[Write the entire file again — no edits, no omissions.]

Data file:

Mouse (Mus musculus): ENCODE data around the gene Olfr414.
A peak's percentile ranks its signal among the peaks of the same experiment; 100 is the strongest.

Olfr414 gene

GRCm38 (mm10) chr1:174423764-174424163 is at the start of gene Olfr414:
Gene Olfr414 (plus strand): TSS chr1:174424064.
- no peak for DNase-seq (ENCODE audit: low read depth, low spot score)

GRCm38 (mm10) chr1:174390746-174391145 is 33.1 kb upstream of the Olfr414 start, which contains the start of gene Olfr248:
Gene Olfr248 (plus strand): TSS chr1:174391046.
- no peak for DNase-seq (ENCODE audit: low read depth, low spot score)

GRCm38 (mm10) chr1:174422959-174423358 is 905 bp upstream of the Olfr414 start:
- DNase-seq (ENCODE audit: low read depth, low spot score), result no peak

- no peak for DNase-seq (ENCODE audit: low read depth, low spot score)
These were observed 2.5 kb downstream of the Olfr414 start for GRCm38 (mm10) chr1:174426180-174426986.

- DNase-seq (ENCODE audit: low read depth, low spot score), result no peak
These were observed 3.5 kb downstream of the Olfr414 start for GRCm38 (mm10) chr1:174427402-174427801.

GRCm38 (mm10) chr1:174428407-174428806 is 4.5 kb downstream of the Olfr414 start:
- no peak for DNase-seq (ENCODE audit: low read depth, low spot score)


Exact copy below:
Mouse (Mus musculus): ENCODE data around the gene Olfr414.
A peak's percentile ranks its signal among the peaks of the same experiment; 100 is the strongest.

Olfr414 gene

GRCm38 (mm10) chr1:174423764-174424163 is at the start of gene Olfr414:
Gene Olfr414 (plus strand): TSS chr1:174424064.
- no peak for DNase-seq (ENCODE audit: low read depth, low spot score)

GRCm38 (mm10) chr1:174390746-174391145 is 33.1 kb upstream of the Olfr414 start, which contains the start of gene Olfr248:
Gene Olfr248 (plus strand): TSS chr1:174391046.
- no peak for DNase-seq (ENCODE audit: low read depth, low spot score)

GRCm38 (mm10) chr1:174422959-174423358 is 905 bp upstream of the Olfr414 start:
- DNase-seq (ENCODE audit: low read depth, low spot score), result no peak

- no peak for DNase-seq (ENCODE audit: low read depth, low spot score)
These were observed 2.5 kb downstream of the Olfr414 start for GRCm38 (mm10) chr1:174426180-174426986.

- DNase-seq (ENCODE audit: low read depth, low spot score), result no peak
These were observed 3.5 kb downstream of the Olfr414 start for GRCm38 (mm10) chr1:174427402-174427801.

GRCm38 (mm10) chr1:174428407-174428806 is 4.5 kb downstream of the Olfr414 start:
- no peak for DNase-seq (ENCODE audit: low read depth, low spot score)